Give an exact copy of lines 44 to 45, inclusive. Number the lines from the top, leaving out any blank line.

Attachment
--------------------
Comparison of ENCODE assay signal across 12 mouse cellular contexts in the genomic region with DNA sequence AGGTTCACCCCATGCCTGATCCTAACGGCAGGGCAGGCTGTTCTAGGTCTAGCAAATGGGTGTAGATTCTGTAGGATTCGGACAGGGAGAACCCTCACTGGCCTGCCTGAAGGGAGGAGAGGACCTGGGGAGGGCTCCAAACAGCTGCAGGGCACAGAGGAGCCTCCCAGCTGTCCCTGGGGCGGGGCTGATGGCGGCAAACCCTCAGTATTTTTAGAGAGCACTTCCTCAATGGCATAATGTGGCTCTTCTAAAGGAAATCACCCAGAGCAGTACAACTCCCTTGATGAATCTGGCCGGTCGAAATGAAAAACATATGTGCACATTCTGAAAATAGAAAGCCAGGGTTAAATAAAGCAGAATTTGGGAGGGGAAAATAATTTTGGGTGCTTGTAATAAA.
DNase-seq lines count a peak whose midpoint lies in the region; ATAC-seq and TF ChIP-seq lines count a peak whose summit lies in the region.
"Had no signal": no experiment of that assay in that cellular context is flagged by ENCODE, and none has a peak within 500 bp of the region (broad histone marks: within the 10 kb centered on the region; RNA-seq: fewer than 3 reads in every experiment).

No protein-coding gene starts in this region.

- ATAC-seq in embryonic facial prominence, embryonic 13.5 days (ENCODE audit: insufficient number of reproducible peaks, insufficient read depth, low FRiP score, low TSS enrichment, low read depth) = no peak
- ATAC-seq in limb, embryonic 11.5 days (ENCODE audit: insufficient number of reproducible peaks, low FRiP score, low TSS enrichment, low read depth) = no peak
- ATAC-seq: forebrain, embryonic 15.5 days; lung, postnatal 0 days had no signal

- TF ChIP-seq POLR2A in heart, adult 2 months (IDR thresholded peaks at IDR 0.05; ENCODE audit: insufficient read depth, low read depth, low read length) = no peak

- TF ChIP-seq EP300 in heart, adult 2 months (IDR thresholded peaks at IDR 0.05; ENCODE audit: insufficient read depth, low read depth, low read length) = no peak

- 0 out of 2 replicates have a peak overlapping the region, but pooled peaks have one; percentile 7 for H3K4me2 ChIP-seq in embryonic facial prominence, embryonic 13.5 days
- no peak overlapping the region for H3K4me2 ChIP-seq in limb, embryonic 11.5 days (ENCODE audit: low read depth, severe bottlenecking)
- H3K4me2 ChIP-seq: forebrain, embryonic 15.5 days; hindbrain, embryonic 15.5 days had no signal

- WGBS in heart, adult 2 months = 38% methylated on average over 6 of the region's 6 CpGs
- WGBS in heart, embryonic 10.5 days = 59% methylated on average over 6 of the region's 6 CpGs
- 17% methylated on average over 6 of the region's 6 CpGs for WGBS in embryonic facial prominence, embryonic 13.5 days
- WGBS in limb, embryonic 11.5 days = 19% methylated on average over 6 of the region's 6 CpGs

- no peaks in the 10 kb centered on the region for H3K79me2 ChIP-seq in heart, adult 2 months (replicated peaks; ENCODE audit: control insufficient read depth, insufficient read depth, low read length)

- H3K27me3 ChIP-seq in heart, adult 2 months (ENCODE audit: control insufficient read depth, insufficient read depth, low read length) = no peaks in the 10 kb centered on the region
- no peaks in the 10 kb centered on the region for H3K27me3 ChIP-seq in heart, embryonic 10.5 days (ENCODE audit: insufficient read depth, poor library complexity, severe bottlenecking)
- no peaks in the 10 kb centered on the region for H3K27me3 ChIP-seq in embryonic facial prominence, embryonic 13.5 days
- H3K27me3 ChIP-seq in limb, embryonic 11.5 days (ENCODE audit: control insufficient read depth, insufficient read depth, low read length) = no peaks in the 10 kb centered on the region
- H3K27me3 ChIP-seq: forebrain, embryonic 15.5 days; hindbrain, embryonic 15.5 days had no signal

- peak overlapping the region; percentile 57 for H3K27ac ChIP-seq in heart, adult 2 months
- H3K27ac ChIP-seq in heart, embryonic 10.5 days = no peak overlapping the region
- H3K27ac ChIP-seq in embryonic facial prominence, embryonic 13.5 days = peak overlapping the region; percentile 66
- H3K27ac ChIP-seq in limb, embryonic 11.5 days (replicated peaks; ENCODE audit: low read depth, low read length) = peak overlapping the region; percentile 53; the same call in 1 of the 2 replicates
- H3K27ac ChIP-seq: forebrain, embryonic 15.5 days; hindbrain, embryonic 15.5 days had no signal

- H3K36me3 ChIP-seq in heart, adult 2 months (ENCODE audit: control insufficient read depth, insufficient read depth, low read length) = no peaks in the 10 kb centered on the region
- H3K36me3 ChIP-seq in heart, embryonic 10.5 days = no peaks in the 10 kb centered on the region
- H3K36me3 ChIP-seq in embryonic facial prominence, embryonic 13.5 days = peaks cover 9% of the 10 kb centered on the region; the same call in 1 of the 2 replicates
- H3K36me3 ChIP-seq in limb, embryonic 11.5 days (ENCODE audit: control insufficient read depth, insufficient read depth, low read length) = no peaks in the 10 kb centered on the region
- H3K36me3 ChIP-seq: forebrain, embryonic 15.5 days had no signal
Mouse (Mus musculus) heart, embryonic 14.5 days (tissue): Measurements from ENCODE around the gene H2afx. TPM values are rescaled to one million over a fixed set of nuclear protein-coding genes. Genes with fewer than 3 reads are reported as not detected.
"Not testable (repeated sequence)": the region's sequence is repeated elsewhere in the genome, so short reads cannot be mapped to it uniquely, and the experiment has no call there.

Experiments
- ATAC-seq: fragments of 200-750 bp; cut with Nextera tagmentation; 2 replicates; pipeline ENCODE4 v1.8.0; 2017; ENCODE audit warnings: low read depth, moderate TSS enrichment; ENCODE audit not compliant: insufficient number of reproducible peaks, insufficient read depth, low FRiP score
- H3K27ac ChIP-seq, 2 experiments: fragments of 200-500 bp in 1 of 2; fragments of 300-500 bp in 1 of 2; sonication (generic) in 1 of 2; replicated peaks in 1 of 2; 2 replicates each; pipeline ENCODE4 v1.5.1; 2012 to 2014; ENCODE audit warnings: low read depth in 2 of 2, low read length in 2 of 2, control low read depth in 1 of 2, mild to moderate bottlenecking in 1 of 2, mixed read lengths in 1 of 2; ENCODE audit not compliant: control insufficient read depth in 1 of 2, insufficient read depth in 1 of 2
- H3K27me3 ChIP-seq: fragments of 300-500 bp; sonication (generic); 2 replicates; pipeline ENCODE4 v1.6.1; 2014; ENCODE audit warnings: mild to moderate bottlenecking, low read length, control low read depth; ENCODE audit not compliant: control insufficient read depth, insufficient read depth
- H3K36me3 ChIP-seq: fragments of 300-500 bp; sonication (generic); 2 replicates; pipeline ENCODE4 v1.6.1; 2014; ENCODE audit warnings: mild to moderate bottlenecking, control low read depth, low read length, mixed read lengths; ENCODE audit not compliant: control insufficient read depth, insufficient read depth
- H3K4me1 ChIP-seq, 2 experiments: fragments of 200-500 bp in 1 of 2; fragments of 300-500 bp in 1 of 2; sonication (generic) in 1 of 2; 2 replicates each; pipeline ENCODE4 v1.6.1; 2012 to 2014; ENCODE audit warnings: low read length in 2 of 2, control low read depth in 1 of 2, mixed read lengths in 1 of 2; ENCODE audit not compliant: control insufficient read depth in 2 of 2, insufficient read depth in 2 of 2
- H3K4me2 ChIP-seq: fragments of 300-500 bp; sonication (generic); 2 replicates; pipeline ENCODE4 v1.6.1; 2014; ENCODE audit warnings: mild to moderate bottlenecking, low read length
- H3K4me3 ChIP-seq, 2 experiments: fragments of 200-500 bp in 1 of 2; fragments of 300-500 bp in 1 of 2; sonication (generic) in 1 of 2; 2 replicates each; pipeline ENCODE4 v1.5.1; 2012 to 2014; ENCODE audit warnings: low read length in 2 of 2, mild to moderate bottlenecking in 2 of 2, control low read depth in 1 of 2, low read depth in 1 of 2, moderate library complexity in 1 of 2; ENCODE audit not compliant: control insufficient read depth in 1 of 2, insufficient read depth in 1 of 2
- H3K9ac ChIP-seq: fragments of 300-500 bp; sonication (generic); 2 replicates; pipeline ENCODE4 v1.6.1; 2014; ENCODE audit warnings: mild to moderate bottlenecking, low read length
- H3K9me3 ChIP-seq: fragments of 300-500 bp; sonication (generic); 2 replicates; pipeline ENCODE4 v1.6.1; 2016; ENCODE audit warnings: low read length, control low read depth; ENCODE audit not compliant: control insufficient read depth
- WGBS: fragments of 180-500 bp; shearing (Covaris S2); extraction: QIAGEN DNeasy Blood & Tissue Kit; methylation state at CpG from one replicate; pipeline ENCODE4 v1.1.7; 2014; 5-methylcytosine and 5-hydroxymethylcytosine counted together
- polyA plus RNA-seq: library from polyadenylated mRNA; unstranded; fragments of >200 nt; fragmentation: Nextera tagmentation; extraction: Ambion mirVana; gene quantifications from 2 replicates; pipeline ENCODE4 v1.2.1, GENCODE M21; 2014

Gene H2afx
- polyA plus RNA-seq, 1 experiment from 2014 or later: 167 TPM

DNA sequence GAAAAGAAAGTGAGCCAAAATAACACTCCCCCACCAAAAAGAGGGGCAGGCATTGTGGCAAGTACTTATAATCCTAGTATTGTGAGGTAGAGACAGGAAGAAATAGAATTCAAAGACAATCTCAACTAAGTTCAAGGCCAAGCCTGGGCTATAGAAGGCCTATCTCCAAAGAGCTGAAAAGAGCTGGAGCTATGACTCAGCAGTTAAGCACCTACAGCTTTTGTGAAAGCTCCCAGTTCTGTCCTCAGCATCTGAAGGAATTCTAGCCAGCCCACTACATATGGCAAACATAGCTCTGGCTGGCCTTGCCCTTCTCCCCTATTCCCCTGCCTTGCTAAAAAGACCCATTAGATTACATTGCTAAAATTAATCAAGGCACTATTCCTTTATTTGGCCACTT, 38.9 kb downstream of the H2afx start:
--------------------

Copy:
- H3K9me3 ChIP-seq: fragments of 300-500 bp; sonication (generic); 2 replicates; pipeline ENCODE4 v1.6.1; 2016; ENCODE audit warnings: low read length, control low read depth; ENCODE audit not compliant: control insufficient read depth
- WGBS: fragments of 180-500 bp; shearing (Covaris S2); extraction: QIAGEN DNeasy Blood & Tissue Kit; methylation state at CpG from one replicate; pipeline ENCODE4 v1.1.7; 2014; 5-methylcytosine and 5-hydroxymethylcytosine counted together